and which to hand over to her employees. But it's hard to say no to Bitsy Duhe, widow of New Orleans' former mayor
and one of Charlotte's oldest customers. Besides, watching over a movie shoot in Bitsy's mansion sounds like a
piece of cake-and with her handsome neighbor Louis Thibodeaux acting kind of weird, Charlotte won't at all mind
getting a peek at leading man Hunter Lansky. Leading lady Angel Martinique is another story-flighty, fussy and
peremptory. Her tantrums mess up the shooting schedule, her long list of dos and don'ts drive makeup artist Heather
Cortez crazy, and her fights with boyfriend Nick Franklin keep bodyguard Toby Russell busy full time. So soon after
Nick is stabbed to death, the NOPD's Gavin Brown has Angel in cuffs. But her driver Benny Jackson, a childhood
friend of Charlotte's son Hank, thinks she's been set up and begs the cleaner to investigate. Together they drive
down to Angel's hometown, Oakdale, Miss., where they learn enough to cast serious doubt on the star's guilt and
to put Charlotte in serious danger. An eighth straightforward puzzle in which likable amateur sleuth Charlotte
does her level best to straighten up someone else's mess.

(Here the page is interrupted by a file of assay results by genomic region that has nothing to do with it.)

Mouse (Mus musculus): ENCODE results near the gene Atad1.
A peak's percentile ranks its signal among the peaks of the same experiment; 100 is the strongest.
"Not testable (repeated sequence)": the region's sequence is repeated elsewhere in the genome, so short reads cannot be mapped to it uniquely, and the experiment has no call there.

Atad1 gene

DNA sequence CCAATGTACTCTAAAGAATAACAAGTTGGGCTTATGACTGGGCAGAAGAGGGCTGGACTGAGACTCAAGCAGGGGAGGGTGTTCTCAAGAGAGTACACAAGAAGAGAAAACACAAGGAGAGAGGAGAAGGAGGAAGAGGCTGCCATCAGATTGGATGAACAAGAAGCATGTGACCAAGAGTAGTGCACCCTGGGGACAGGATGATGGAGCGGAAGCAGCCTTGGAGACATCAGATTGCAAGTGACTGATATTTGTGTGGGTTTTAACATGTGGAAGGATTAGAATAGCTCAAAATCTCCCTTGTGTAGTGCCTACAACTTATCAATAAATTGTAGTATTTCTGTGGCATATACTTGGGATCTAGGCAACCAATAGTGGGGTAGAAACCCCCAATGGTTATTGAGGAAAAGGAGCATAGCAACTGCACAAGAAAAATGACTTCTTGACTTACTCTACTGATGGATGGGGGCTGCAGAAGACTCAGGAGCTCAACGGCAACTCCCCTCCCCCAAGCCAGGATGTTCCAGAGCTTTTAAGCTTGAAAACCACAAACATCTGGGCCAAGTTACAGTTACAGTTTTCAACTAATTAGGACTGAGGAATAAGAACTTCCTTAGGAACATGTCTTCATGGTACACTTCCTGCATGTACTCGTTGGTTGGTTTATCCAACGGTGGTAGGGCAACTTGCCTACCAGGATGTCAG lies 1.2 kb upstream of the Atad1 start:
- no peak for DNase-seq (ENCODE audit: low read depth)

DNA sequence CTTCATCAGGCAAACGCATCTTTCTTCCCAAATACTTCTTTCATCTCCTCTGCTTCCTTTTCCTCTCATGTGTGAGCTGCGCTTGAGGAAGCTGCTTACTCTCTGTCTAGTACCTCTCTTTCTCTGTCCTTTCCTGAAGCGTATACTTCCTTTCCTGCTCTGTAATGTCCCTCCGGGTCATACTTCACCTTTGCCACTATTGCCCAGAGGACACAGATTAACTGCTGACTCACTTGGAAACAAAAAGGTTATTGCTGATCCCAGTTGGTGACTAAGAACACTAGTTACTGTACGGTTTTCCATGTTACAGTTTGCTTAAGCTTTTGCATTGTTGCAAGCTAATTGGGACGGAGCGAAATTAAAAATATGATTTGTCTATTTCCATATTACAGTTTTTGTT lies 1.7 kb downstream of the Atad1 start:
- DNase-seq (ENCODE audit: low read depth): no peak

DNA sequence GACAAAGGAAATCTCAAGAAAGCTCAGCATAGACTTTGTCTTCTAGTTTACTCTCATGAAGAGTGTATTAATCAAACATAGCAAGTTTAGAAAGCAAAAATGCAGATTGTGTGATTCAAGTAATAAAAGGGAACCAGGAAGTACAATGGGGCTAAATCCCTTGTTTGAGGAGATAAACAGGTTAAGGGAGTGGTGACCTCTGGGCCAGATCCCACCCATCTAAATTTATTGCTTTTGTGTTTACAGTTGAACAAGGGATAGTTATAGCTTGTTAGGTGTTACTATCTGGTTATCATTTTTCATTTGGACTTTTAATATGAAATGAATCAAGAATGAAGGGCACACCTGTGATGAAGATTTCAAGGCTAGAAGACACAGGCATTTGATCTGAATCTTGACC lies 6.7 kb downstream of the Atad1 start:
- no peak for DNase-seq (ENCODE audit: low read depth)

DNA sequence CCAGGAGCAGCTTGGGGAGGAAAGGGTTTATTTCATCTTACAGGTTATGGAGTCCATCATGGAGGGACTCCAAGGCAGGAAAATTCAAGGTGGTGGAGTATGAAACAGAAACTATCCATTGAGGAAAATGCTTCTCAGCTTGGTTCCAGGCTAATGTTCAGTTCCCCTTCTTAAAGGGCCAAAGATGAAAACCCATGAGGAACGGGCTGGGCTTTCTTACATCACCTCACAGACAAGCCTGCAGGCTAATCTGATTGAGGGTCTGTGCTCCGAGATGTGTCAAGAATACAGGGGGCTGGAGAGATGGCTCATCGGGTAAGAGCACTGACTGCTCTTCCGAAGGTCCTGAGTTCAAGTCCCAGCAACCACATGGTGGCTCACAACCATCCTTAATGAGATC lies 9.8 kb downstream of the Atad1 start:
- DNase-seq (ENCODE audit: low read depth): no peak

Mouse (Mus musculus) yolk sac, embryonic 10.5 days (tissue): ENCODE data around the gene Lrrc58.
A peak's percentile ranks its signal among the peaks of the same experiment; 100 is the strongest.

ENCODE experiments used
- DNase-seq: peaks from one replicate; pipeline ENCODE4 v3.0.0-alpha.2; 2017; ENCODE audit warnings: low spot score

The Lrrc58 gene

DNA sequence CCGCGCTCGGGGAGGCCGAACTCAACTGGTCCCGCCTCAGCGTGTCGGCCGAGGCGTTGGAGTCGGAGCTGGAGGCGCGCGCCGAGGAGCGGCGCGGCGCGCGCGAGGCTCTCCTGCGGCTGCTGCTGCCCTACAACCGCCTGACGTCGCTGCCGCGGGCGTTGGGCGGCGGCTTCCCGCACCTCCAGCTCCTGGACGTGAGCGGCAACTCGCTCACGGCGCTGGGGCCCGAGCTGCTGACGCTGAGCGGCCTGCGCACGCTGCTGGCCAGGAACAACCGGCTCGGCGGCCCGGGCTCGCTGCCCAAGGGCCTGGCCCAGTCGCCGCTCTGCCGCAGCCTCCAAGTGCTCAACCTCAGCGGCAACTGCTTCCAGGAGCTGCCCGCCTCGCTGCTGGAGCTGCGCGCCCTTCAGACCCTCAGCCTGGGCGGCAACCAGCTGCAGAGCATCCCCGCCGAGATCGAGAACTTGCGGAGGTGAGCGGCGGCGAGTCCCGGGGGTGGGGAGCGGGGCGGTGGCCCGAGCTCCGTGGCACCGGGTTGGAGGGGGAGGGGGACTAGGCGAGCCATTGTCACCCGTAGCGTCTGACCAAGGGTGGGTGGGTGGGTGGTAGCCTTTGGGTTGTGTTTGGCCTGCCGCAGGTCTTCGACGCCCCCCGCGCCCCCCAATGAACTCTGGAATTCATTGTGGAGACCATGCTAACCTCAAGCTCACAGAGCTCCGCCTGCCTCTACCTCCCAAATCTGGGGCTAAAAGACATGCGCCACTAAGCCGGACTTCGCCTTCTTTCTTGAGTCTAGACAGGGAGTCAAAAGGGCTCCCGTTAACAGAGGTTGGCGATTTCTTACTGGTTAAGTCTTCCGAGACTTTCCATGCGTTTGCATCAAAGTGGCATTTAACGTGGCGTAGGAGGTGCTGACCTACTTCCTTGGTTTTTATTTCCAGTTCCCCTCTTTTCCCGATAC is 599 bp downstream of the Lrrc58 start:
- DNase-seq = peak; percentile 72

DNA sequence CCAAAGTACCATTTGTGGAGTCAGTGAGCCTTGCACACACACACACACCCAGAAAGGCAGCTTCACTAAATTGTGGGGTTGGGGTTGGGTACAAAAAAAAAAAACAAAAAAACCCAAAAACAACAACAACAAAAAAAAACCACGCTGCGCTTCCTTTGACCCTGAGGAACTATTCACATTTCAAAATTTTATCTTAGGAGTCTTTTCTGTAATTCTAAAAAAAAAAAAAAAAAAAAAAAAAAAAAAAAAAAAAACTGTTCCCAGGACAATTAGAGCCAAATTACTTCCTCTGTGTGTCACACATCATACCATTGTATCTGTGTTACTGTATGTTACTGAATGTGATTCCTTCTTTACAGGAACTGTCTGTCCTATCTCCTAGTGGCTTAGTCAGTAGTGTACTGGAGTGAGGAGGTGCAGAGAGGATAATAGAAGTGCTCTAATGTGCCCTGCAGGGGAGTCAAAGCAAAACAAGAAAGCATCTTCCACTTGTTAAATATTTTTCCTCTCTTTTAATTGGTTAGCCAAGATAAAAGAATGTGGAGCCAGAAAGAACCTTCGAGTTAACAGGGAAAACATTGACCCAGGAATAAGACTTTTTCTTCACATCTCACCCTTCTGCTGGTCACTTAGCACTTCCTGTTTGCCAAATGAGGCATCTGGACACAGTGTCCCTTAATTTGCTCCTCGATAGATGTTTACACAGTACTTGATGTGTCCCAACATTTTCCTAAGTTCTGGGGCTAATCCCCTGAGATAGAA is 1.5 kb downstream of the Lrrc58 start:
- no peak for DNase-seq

~ Kirkus Reviews
This amateur sleuth is terrific
Reader Rating: 5 stars
November 01, 2009:
In New Orleans at sixty-three years of age, Charlotte LaRue still has the energy to perform the work of her business Maid for a Day as she cleans for selected clients who prefer her only. Bitsy Duhe asks Charlotte to watch her Victorian house as well as keeping it clean because a movie company is going to film there. It is a two week gig and she will receive $5000 for this pristine assignment.
One of the movie stars is Angel Martinique who has the reputation of her first name, but as Charlotte quickly learns G-string is apropos rather than the G rating reputation of this Hollywood heater, who away from the lights is a spoiled virago. Charlotte enters a room to find the body of Angel's boyfriend Nick Franklin. She also notices next to the corpse, the letter opener used in a recent Angel scene and later confirmed by the cops as the murder weapon. Angel is arrested but her chauffeur Benny who loves her persuades Charlotte, whom he has heard solved homicides, to help him prove her innocence by finding the real culprit.
This amateur sleuth is terrific due to the Hollywood invasion that leads to an intricately created mystery. The heroine has strong instincts and her work enables her to notice clues in what seems like spotless segues. Fans will enjoy Charlotte cleaning up the crime scene not aware the killer is watching her .
~ Harriet Klausner